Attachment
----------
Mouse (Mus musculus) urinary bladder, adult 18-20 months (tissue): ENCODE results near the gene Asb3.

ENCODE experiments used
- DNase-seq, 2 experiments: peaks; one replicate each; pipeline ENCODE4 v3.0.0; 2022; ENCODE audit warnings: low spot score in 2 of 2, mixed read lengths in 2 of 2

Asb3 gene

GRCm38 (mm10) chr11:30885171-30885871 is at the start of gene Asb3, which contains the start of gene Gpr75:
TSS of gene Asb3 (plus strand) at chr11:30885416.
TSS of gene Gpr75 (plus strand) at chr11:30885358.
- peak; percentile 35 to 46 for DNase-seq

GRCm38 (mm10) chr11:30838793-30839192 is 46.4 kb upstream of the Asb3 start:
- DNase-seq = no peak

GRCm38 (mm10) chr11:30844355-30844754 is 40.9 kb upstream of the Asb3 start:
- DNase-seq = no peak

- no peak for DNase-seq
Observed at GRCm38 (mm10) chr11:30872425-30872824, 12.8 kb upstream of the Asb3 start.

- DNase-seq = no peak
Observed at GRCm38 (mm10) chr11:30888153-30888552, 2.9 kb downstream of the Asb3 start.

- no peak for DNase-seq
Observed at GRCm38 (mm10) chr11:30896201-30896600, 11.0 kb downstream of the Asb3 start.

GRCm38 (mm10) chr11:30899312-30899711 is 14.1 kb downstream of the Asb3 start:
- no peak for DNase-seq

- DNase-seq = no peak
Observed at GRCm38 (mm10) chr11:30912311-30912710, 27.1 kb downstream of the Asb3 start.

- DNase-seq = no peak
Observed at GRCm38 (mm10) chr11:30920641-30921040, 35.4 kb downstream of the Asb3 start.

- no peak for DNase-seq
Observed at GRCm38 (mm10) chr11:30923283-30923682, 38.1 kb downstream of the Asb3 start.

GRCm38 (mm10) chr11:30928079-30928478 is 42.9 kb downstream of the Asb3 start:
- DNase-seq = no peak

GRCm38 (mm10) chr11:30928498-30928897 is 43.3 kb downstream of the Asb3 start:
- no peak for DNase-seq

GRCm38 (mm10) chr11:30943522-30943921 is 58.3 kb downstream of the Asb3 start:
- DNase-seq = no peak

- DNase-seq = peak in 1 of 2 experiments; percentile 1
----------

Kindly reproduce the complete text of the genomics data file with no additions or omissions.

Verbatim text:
Mouse (Mus musculus) urinary bladder, adult 18-20 months (tissue): ENCODE results near the gene Asb3.

ENCODE experiments used
- DNase-seq, 2 experiments: peaks; one replicate each; pipeline ENCODE4 v3.0.0; 2022; ENCODE audit warnings: low spot score in 2 of 2, mixed read lengths in 2 of 2

Asb3 gene

GRCm38 (mm10) chr11:30885171-30885871 is at the start of gene Asb3, which contains the start of gene Gpr75:
TSS of gene Asb3 (plus strand) at chr11:30885416.
TSS of gene Gpr75 (plus strand) at chr11:30885358.
- peak; percentile 35 to 46 for DNase-seq

GRCm38 (mm10) chr11:30838793-30839192 is 46.4 kb upstream of the Asb3 start:
- DNase-seq = no peak

GRCm38 (mm10) chr11:30844355-30844754 is 40.9 kb upstream of the Asb3 start:
- DNase-seq = no peak

- no peak for DNase-seq
Observed at GRCm38 (mm10) chr11:30872425-30872824, 12.8 kb upstream of the Asb3 start.

- DNase-seq = no peak
Observed at GRCm38 (mm10) chr11:30888153-30888552, 2.9 kb downstream of the Asb3 start.

- no peak for DNase-seq
Observed at GRCm38 (mm10) chr11:30896201-30896600, 11.0 kb downstream of the Asb3 start.

GRCm38 (mm10) chr11:30899312-30899711 is 14.1 kb downstream of the Asb3 start:
- no peak for DNase-seq

- DNase-seq = no peak
Observed at GRCm38 (mm10) chr11:30912311-30912710, 27.1 kb downstream of the Asb3 start.

- DNase-seq = no peak
Observed at GRCm38 (mm10) chr11:30920641-30921040, 35.4 kb downstream of the Asb3 start.

- no peak for DNase-seq
Observed at GRCm38 (mm10) chr11:30923283-30923682, 38.1 kb downstream of the Asb3 start.

GRCm38 (mm10) chr11:30928079-30928478 is 42.9 kb downstream of the Asb3 start:
- DNase-seq = no peak

GRCm38 (mm10) chr11:30928498-30928897 is 43.3 kb downstream of the Asb3 start:
- no peak for DNase-seq

GRCm38 (mm10) chr11:30943522-30943921 is 58.3 kb downstream of the Asb3 start:
- DNase-seq = no peak

- DNase-seq = peak in 1 of 2 experiments; percentile 1